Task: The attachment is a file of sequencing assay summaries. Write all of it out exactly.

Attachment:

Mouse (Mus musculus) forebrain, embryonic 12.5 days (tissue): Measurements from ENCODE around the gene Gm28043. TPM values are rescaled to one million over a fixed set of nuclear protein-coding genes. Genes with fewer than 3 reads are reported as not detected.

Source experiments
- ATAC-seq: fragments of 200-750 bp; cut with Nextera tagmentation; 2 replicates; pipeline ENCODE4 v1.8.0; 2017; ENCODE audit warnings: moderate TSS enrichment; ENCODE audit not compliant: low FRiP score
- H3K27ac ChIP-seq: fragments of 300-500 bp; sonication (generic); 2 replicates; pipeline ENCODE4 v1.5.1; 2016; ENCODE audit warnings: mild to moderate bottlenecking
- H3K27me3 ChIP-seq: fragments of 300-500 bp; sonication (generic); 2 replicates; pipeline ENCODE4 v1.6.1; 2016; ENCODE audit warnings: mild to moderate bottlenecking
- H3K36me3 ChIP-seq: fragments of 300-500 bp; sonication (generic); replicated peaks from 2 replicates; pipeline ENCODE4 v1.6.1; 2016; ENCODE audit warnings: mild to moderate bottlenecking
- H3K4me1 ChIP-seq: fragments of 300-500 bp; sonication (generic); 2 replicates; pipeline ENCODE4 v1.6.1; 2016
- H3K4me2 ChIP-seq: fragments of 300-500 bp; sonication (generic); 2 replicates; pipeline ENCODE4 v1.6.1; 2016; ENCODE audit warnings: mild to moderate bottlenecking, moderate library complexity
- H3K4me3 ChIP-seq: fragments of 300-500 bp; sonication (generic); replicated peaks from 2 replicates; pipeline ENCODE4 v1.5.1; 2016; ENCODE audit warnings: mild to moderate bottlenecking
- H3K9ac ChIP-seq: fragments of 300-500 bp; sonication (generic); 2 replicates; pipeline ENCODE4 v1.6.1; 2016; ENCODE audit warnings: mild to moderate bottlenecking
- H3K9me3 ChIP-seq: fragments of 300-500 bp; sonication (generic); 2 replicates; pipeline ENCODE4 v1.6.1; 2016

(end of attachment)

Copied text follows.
Mouse (Mus musculus) forebrain, embryonic 12.5 days (tissue): Measurements from ENCODE around the gene Gm28043. TPM values are rescaled to one million over a fixed set of nuclear protein-coding genes. Genes with fewer than 3 reads are reported as not detected.

Source experiments
- ATAC-seq: fragments of 200-750 bp; cut with Nextera tagmentation; 2 replicates; pipeline ENCODE4 v1.8.0; 2017; ENCODE audit warnings: moderate TSS enrichment; ENCODE audit not compliant: low FRiP score
- H3K27ac ChIP-seq: fragments of 300-500 bp; sonication (generic); 2 replicates; pipeline ENCODE4 v1.5.1; 2016; ENCODE audit warnings: mild to moderate bottlenecking
- H3K27me3 ChIP-seq: fragments of 300-500 bp; sonication (generic); 2 replicates; pipeline ENCODE4 v1.6.1; 2016; ENCODE audit warnings: mild to moderate bottlenecking
- H3K36me3 ChIP-seq: fragments of 300-500 bp; sonication (generic); replicated peaks from 2 replicates; pipeline ENCODE4 v1.6.1; 2016; ENCODE audit warnings: mild to moderate bottlenecking
- H3K4me1 ChIP-seq: fragments of 300-500 bp; sonication (generic); 2 replicates; pipeline ENCODE4 v1.6.1; 2016
- H3K4me2 ChIP-seq: fragments of 300-500 bp; sonication (generic); 2 replicates; pipeline ENCODE4 v1.6.1; 2016; ENCODE audit warnings: mild to moderate bottlenecking, moderate library complexity
- H3K4me3 ChIP-seq: fragments of 300-500 bp; sonication (generic); replicated peaks from 2 replicates; pipeline ENCODE4 v1.5.1; 2016; ENCODE audit warnings: mild to moderate bottlenecking
- H3K9ac ChIP-seq: fragments of 300-500 bp; sonication (generic); 2 replicates; pipeline ENCODE4 v1.6.1; 2016; ENCODE audit warnings: mild to moderate bottlenecking
- H3K9me3 ChIP-seq: fragments of 300-500 bp; sonication (generic); 2 replicates; pipeline ENCODE4 v1.6.1; 2016